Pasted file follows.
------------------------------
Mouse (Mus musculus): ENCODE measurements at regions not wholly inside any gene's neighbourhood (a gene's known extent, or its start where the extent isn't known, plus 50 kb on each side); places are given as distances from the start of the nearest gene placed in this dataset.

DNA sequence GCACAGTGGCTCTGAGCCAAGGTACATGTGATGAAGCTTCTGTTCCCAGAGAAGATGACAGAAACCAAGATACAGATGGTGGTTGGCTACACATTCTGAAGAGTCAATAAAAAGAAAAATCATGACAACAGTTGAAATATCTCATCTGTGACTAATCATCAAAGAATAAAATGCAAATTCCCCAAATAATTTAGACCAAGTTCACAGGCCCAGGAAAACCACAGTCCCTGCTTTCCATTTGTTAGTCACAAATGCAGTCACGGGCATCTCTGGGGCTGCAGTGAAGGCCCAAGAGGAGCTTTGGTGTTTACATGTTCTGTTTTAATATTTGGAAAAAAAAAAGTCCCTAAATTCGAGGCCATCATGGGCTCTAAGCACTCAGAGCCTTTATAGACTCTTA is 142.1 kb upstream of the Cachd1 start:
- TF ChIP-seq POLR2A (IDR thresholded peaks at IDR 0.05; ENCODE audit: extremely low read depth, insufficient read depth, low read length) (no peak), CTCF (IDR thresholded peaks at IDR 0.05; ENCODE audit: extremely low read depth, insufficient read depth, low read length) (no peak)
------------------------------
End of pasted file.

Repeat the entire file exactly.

Mouse (Mus musculus): ENCODE measurements at regions not wholly inside any gene's neighbourhood (a gene's known extent, or its start where the extent isn't known, plus 50 kb on each side); places are given as distances from the start of the nearest gene placed in this dataset.

DNA sequence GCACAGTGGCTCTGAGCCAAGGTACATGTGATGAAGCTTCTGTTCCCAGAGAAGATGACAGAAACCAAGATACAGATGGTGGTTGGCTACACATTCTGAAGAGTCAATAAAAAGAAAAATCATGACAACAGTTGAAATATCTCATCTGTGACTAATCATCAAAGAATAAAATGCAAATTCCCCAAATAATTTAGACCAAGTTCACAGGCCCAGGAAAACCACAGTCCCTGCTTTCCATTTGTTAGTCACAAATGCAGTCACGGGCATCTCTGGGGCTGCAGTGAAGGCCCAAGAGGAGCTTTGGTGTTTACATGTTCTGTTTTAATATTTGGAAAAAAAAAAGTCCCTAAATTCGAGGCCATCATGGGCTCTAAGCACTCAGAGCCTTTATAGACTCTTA is 142.1 kb upstream of the Cachd1 start:
- TF ChIP-seq POLR2A (IDR thresholded peaks at IDR 0.05; ENCODE audit: extremely low read depth, insufficient read depth, low read length) (no peak), CTCF (IDR thresholded peaks at IDR 0.05; ENCODE audit: extremely low read depth, insufficient read depth, low read length) (no peak)